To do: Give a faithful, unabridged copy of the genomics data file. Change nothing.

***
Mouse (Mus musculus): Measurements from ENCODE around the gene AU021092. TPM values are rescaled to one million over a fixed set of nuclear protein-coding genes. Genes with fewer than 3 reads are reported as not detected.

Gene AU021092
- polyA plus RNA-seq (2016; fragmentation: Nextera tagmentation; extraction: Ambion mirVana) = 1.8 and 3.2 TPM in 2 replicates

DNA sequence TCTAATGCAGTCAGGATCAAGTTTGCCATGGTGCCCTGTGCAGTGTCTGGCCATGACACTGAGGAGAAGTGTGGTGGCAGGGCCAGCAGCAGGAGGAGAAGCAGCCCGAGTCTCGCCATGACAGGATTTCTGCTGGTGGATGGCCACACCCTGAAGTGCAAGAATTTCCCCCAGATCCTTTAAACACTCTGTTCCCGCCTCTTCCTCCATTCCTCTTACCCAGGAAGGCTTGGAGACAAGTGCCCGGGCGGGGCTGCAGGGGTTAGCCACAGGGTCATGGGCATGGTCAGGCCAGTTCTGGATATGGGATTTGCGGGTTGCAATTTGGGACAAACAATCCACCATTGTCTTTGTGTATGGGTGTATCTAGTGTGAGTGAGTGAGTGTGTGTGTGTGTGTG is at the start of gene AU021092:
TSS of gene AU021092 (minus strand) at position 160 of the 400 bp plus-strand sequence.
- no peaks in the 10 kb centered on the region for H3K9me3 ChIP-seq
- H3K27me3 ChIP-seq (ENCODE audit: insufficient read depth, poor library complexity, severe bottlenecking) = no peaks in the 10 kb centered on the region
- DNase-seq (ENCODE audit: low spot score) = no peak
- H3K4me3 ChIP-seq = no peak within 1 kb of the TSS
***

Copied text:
Mouse (Mus musculus): Measurements from ENCODE around the gene AU021092. TPM values are rescaled to one million over a fixed set of nuclear protein-coding genes. Genes with fewer than 3 reads are reported as not detected.

Gene AU021092
- polyA plus RNA-seq (2016; fragmentation: Nextera tagmentation; extraction: Ambion mirVana) = 1.8 and 3.2 TPM in 2 replicates

DNA sequence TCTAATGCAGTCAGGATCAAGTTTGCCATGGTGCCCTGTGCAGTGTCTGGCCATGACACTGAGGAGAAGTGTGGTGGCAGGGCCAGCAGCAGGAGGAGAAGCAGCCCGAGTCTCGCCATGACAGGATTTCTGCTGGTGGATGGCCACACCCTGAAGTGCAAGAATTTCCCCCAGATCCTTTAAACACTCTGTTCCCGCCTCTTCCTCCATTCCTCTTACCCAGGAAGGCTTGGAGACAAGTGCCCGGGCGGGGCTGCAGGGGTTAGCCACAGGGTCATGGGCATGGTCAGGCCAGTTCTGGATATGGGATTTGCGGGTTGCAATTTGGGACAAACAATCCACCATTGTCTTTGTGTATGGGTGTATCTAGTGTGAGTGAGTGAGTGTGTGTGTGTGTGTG is at the start of gene AU021092:
TSS of gene AU021092 (minus strand) at position 160 of the 400 bp plus-strand sequence.
- no peaks in the 10 kb centered on the region for H3K9me3 ChIP-seq
- H3K27me3 ChIP-seq (ENCODE audit: insufficient read depth, poor library complexity, severe bottlenecking) = no peaks in the 10 kb centered on the region
- DNase-seq (ENCODE audit: low spot score) = no peak
- H3K4me3 ChIP-seq = no peak within 1 kb of the TSS